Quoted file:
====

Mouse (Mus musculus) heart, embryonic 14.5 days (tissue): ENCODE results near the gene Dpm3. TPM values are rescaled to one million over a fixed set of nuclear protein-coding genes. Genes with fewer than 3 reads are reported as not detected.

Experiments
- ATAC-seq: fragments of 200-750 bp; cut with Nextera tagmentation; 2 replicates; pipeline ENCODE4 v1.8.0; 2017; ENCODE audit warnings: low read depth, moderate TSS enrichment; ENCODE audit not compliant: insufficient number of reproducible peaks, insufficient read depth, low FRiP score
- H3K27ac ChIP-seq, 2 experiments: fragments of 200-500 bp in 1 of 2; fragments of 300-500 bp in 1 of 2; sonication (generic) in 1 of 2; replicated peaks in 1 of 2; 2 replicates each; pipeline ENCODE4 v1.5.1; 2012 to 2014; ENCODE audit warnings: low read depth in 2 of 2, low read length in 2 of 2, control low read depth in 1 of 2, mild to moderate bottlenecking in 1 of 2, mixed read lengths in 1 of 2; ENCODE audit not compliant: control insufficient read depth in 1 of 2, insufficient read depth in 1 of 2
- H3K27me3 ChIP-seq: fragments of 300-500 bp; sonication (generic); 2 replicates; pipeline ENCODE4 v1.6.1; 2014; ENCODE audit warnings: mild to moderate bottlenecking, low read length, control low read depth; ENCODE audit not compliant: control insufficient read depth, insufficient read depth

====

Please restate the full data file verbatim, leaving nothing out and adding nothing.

Mouse (Mus musculus) heart, embryonic 14.5 days (tissue): ENCODE results near the gene Dpm3. TPM values are rescaled to one million over a fixed set of nuclear protein-coding genes. Genes with fewer than 3 reads are reported as not detected.

Experiments
- ATAC-seq: fragments of 200-750 bp; cut with Nextera tagmentation; 2 replicates; pipeline ENCODE4 v1.8.0; 2017; ENCODE audit warnings: low read depth, moderate TSS enrichment; ENCODE audit not compliant: insufficient number of reproducible peaks, insufficient read depth, low FRiP score
- H3K27ac ChIP-seq, 2 experiments: fragments of 200-500 bp in 1 of 2; fragments of 300-500 bp in 1 of 2; sonication (generic) in 1 of 2; replicated peaks in 1 of 2; 2 replicates each; pipeline ENCODE4 v1.5.1; 2012 to 2014; ENCODE audit warnings: low read depth in 2 of 2, low read length in 2 of 2, control low read depth in 1 of 2, mild to moderate bottlenecking in 1 of 2, mixed read lengths in 1 of 2; ENCODE audit not compliant: control insufficient read depth in 1 of 2, insufficient read depth in 1 of 2
- H3K27me3 ChIP-seq: fragments of 300-500 bp; sonication (generic); 2 replicates; pipeline ENCODE4 v1.6.1; 2014; ENCODE audit warnings: mild to moderate bottlenecking, low read length, control low read depth; ENCODE audit not compliant: control insufficient read depth, insufficient read depth